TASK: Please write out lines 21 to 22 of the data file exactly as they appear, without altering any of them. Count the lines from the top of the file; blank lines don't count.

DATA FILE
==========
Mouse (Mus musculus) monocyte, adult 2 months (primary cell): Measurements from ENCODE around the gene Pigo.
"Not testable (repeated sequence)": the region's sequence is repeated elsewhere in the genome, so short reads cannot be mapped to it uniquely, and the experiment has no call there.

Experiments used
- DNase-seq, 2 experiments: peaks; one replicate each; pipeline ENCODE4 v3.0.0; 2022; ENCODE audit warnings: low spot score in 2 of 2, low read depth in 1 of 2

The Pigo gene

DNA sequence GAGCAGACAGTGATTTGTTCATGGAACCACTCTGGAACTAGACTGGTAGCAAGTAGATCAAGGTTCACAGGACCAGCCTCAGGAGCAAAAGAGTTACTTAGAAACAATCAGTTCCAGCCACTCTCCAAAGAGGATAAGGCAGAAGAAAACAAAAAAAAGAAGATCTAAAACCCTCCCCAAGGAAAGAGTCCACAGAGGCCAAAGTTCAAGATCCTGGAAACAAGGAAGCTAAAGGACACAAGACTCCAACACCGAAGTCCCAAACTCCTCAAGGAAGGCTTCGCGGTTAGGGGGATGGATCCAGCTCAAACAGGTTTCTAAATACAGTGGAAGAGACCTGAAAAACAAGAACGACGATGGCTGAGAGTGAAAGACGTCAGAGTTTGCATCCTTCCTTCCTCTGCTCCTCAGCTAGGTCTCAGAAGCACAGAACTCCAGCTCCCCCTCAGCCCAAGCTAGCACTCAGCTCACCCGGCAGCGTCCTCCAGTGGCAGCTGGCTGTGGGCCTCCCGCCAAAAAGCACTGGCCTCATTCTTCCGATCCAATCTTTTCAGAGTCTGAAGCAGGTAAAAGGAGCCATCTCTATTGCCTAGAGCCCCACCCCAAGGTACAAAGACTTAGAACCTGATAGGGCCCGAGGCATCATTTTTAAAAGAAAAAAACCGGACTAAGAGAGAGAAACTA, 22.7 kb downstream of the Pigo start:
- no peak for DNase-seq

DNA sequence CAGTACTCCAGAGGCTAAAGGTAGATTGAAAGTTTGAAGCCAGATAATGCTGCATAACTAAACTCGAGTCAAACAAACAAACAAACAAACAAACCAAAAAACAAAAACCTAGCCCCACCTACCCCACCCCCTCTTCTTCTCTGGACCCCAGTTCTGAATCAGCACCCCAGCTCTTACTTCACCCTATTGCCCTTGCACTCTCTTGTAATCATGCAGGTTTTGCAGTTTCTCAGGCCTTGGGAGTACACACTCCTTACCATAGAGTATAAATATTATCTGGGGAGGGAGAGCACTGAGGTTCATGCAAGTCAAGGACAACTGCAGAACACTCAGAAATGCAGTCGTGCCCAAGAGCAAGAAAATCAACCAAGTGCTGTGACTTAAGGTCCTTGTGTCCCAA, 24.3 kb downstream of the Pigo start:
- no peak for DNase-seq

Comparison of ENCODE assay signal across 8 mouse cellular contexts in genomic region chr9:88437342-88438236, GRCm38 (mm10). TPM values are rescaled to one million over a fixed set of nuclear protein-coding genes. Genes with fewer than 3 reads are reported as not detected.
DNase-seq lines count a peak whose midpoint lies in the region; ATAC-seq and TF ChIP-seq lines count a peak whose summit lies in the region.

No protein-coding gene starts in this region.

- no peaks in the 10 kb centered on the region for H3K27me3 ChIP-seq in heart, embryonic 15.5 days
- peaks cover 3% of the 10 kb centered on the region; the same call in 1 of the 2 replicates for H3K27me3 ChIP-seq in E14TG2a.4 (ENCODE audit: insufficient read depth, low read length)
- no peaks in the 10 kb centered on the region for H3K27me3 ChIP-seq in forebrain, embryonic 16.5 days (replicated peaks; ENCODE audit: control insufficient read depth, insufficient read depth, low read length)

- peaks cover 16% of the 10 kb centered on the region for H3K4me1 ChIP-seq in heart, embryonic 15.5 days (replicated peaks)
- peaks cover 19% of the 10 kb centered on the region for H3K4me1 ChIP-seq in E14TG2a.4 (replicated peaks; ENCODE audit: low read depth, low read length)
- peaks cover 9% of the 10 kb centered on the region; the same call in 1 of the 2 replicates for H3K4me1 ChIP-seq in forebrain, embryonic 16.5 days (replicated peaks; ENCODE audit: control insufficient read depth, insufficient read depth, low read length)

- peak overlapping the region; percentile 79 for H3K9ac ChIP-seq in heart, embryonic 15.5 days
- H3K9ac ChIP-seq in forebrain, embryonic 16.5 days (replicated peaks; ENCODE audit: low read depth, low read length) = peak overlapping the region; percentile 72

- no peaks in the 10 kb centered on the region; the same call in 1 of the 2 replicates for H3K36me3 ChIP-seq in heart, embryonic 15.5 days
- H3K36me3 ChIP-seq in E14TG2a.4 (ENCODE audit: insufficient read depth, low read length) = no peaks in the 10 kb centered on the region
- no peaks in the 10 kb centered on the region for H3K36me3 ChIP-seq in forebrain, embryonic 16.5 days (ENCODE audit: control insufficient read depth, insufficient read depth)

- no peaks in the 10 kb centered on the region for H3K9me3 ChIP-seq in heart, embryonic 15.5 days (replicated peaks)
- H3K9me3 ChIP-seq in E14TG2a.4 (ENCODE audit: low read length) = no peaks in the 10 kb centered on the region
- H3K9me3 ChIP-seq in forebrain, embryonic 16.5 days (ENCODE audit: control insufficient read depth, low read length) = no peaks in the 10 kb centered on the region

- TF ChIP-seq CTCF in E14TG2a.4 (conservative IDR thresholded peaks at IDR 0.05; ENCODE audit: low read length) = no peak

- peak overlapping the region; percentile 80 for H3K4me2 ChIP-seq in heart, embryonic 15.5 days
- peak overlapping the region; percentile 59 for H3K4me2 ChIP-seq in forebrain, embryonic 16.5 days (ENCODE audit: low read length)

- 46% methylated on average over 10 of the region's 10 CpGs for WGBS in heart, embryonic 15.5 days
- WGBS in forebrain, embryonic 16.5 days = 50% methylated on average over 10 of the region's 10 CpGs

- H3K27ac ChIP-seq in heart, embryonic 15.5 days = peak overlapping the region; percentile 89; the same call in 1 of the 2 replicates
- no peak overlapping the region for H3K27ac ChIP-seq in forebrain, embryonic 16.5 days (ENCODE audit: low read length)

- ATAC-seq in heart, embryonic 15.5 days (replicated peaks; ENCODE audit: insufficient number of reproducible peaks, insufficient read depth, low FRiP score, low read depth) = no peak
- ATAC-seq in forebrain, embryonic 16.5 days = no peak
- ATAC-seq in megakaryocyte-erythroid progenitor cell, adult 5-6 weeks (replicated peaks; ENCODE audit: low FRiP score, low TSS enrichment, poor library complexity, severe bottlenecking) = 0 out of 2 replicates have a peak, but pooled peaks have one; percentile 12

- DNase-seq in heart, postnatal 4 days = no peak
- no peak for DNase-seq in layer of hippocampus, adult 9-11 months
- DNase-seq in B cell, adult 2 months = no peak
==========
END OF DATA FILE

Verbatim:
- no peaks in the 10 kb centered on the region; the same call in 1 of the 2 replicates for H3K36me3 ChIP-seq in heart, embryonic 15.5 days
- H3K36me3 ChIP-seq in E14TG2a.4 (ENCODE audit: insufficient read depth, low read length) = no peaks in the 10 kb centered on the region